BOWLING GREEN - It's back to the negotiating table for Bowling Green State University and its police union after the university's board of trustees yesterday rejected a fact-finding report for a new contract.
Noting that it recognizes the need for an adjustment in pay rates, the trustees voted unanimously to reject the report because it could not approve the 19 percent increase recommendation.
Wages have been the sticking point in negotiations, both sides said.
The union requested a more than 22 percent increase over three years; the university proposed a more than 9 percent increase during that period, said Rebecca Ferguson, the university's assistant vice president for human resources. "Everything else up to the money has been very positive," she said.
The two sides have reached agreement on a new scheduling system, creating another level of radio dispatchers to allow for promotion, and other noneconomic contract changes, she said.
BGSU police Officer Jeremy Davies, president of Local 103 of the International Union of Police Associations, said tentative agreements have been reached for everything except wages.
"The union's only objective is to get a fair and equitable wage increase for our members who are at an unacceptable low level of compensation compared to other state universities across Ohio," he said.
The union contends its average pay for police officers of $19.16 an hour and $15.13 an hour for dispatchers is the lowest in the state.
The university disagrees and said it has not had difficulty attracting police officers at its beginning wage.
The police union, which is the only union at BGSU, has 23 members.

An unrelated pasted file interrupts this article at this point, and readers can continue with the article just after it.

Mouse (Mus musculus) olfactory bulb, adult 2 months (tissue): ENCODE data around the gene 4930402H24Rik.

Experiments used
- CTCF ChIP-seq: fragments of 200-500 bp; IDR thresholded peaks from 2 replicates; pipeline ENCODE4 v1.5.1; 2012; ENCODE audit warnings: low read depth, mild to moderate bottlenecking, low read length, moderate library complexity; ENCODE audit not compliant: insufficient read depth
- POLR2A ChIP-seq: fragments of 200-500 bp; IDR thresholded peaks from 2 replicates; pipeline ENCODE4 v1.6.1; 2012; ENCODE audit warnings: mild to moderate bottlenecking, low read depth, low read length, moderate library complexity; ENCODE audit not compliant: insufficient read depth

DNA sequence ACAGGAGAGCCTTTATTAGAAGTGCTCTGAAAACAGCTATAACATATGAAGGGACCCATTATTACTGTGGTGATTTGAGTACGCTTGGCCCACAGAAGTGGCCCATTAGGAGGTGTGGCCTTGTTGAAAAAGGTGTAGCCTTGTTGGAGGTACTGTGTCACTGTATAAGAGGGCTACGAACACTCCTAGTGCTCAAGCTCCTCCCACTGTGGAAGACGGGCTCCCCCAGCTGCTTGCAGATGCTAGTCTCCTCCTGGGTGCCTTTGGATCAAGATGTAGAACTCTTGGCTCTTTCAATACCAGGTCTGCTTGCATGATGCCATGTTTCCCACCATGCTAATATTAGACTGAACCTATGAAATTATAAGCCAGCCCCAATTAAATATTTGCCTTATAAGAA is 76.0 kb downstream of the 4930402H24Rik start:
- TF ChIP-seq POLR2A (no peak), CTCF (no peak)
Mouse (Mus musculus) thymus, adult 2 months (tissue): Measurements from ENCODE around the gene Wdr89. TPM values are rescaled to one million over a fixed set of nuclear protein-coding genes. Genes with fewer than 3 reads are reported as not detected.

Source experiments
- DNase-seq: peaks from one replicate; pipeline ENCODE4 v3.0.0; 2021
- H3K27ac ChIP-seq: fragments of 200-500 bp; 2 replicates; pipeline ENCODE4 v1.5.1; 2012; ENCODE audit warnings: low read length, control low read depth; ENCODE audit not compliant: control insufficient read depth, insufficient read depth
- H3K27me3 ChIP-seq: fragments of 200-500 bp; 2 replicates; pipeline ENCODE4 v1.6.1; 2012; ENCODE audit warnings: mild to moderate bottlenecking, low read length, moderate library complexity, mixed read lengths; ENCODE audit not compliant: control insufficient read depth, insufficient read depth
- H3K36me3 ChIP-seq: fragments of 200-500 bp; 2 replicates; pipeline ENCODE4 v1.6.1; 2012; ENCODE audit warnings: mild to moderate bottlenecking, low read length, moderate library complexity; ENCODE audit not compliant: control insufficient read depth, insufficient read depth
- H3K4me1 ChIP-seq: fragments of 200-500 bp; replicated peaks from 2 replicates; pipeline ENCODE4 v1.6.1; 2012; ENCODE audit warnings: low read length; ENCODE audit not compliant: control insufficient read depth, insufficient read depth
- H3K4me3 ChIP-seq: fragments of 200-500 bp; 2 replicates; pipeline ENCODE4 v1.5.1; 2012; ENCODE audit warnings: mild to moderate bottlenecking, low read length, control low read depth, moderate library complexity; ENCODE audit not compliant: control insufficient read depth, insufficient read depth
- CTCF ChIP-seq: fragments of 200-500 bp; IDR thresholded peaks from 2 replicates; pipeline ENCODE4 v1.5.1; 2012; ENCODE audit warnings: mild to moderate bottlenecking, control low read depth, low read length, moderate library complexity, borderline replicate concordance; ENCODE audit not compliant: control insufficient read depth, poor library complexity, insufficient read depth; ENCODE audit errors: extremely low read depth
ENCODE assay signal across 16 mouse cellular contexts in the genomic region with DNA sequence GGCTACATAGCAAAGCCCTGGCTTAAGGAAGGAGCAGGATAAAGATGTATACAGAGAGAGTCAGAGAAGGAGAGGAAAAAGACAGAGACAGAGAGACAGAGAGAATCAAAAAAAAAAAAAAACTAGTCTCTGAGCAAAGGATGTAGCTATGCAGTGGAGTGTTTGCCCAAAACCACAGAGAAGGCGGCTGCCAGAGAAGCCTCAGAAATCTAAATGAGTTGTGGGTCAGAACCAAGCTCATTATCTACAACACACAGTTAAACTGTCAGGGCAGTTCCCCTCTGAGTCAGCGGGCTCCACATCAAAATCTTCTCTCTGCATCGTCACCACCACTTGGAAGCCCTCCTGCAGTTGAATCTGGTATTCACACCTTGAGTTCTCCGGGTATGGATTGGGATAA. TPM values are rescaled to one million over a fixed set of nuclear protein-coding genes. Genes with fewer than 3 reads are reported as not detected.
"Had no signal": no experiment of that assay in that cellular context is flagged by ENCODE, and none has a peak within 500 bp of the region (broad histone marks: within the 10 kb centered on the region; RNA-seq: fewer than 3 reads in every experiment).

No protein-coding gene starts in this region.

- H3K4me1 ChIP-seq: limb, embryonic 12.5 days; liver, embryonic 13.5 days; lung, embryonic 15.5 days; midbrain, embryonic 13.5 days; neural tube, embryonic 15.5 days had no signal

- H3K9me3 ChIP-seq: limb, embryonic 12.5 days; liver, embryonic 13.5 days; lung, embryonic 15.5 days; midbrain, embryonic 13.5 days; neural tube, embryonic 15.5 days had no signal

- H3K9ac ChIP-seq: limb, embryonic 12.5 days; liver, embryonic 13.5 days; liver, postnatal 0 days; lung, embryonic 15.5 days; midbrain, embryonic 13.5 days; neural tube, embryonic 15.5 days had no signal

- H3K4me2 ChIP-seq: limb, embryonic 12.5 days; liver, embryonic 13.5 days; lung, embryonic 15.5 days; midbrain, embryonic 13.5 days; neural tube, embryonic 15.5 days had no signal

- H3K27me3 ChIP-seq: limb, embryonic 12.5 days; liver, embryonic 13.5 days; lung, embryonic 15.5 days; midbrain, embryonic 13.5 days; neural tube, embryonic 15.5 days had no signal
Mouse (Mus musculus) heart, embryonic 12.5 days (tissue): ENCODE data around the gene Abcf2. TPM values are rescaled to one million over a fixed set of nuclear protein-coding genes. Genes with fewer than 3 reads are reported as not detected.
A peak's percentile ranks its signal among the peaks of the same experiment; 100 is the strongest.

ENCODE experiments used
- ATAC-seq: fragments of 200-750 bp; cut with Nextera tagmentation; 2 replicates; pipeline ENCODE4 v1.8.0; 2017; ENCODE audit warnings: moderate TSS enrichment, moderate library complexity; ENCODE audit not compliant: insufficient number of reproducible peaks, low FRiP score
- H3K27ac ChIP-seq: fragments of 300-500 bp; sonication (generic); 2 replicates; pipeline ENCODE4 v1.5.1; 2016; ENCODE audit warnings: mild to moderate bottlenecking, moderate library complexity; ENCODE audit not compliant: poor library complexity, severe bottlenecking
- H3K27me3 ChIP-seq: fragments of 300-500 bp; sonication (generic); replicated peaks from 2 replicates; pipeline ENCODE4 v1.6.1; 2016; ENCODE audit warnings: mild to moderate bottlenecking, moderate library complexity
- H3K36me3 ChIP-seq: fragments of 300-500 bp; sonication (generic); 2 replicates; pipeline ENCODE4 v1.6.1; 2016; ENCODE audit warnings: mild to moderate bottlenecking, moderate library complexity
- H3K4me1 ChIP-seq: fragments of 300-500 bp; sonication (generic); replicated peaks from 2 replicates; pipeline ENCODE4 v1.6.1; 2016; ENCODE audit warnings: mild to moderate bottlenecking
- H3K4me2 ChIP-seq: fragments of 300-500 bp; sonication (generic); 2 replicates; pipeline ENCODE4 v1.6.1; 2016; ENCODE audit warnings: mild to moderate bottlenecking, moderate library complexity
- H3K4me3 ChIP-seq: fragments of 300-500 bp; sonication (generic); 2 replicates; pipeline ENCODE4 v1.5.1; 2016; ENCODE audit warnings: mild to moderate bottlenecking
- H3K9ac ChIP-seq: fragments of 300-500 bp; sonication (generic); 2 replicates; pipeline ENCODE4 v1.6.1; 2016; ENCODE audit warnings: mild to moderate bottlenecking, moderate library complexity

The previous three-year contract expired April 27 and union members continue to operate under that agreement until a new one is reached.
The two sides have been negotiating for about four months and went to the fact finder on Sept. 9. They received the fact finder's report on Wednesday.
The trustees yesterday also were updated on the search for a new president.
The 15-member president search committee, which was formed in June, is finalizing its presidential profile that details the opportunities for a presidential candidate at BGSU and also details what the university community wants in its next leader, said Bill Primrose, a BGSU trustee and chairman of the search committee.
That profile should be complete in the next two weeks, and then the university will advertise for applicants.
Mr. Primrose said 100 people are expected to apply for the presidency.
Witt/Kieffer, the search firm with which BGSU has contracted, will narrow the list to eight to 12 candidates for interviews early next year.
He said the hope is the search committee will narrow it to two to four finalists by late February. After on-campus interviews of the small group, it is hoped a new president will be selected by late March.
Ideally, the successor to Sidney Ribeau will be in place by the end of the spring semester, Mr. Primrose said.
Mr. Ribeau left BGSU in July after 13 years at the helm to become president of Howard University in Washington.
Carol Cartwright, former president of Kent State University, is serving as interim president of BGSU.
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